On the Upside-Down of the World

Went with Ukraine Girl to on Wednesday to see Arthur Meek’s On the Upside-Down of the World.

The first things that strikes you is the set. There are around 40 tall ladders on stage. And somehow they are not leaning against anything, making you wonder what keeps them up. Eventually you work out they are bolted to each other, so they are like a big frame. My mind did start recalling college physics and wondering how much weight would be needed on which ladder to make the whole thing collapse!

While the ladders were not an integral part of the play, for me they worked. It allowed Laurel Devenie’s character of Mary Ann Martin to emphasise her pleasure or distress as she went up or down the ladders.

So who is Mary Ann Martin, and why is there a play about her? She came to New Zealand at the age of 25 in 1842, following her husband William Martin who came out in 1841 to be the first Chief Justice of New Zealand. In fact at the time, the only Justice of New Zealand.

The play has a strongly political theme, as did Martin’s actual life. When she first came to New Zealand she saw Maori as savages to be converted to Christianity and became well regarded by many Maori due to the hospital she set up. But over time the friendly relations with Maori frayed and eventually severed, with the focal point in the play being the son of a Maori chief she fostered as her own.

The land wars of the 1860s severed the Martins not just from Maoridom, but also from most of their European friends, as they though the actions of the then Government was unjust and provocative.

Now some may read this and think the play is just a politically correct rewriting of history which portrays Maori as all good, and settlers as all bad. It doesn’t. The play is based on the actual history of that period, and primarily the book “Our Maoris” written by Mary Ann Martin. It is worth reflecting that the actions of the Government in the 1860s was judged harshly not just by today’s standards, but at the time by the first Chief Justice and his wife.  If you want a short summary of the Taranaki war, Wikipedia has one.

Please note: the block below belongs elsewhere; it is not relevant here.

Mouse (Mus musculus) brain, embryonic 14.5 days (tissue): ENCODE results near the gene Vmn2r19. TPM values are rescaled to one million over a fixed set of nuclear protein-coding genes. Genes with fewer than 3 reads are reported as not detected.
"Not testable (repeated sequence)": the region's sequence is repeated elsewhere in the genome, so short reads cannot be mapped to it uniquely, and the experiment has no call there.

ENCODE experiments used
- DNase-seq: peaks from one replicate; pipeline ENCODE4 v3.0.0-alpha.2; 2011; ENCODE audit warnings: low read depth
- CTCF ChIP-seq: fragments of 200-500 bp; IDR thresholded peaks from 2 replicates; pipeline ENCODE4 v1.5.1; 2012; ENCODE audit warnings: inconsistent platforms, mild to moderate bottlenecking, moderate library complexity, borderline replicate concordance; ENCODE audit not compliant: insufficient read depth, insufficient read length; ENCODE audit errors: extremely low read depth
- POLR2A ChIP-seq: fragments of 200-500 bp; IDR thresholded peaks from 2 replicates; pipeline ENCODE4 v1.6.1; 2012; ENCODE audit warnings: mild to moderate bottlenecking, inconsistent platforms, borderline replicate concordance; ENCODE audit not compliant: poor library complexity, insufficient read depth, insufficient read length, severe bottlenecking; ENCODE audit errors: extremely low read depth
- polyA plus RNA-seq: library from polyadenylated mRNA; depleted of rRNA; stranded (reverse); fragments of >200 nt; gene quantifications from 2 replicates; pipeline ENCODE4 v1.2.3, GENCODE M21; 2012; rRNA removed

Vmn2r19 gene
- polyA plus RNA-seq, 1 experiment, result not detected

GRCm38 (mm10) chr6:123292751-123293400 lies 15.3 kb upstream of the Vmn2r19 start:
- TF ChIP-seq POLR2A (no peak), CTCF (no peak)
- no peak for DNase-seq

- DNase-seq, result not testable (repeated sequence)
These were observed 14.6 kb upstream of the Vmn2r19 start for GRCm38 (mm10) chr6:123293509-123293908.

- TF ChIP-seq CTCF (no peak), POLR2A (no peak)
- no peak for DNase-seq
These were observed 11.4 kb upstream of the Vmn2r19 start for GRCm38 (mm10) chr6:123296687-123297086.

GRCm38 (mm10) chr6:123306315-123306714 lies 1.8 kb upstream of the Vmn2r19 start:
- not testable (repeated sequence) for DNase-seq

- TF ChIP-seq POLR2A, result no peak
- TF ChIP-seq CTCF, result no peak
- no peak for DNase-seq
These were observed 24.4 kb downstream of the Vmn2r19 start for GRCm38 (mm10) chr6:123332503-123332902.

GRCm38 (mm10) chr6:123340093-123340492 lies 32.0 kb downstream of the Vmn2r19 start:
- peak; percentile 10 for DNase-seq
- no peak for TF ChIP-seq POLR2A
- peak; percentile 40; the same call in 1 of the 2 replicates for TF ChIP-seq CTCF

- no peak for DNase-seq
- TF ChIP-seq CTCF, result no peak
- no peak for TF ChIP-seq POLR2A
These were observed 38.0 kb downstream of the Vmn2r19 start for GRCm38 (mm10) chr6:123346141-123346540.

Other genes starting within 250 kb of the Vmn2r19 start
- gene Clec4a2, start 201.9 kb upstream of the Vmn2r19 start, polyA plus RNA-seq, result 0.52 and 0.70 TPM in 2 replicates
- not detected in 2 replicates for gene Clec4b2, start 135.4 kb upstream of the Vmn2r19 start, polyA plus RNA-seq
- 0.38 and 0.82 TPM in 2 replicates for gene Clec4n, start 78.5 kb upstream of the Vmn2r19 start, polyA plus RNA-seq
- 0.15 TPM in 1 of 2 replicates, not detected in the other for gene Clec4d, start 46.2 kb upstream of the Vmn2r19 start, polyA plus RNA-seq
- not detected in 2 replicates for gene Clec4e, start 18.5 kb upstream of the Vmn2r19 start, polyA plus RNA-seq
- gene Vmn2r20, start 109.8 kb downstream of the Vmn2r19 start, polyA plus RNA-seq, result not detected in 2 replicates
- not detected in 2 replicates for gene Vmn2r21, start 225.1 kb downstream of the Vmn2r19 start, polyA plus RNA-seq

But despite the political overtone, this was not a play about Maori v Pakeha. It was a play about one woman, and her journey. A sole actor play is always a challenge, but I have to say Laurel Devenie not just rose to the challenge, but mastered it. Her performance was so outstanding that she got a rare standing ovation from most of the audience. That’s the first play I’ve attended in some years where that has happened.

The back story to the play is interesting:

She called her book Our Maoris, which today seems a patronising and anachronistic title.

But as director Colin McColl points out, language is fluid and when Lady Martin used the term it was with affection and respect.

Now she has made the journey from book to stage courtesy of playwright/actor Arthur Meek who found a copy of Our Maoris at a second-hand bookstall a couple of summers back.

Meek says its provocative title coupled with its cover picture of “the most depressed looking kuia ever” meant he had to buy it. He expected it would be a dry and possibly depressing read, but instead he found an uplifting story which revealed one of the great pioneers of our colonial history.

Arthur Meek succeeded in turning the book into a play which is equally uplifting.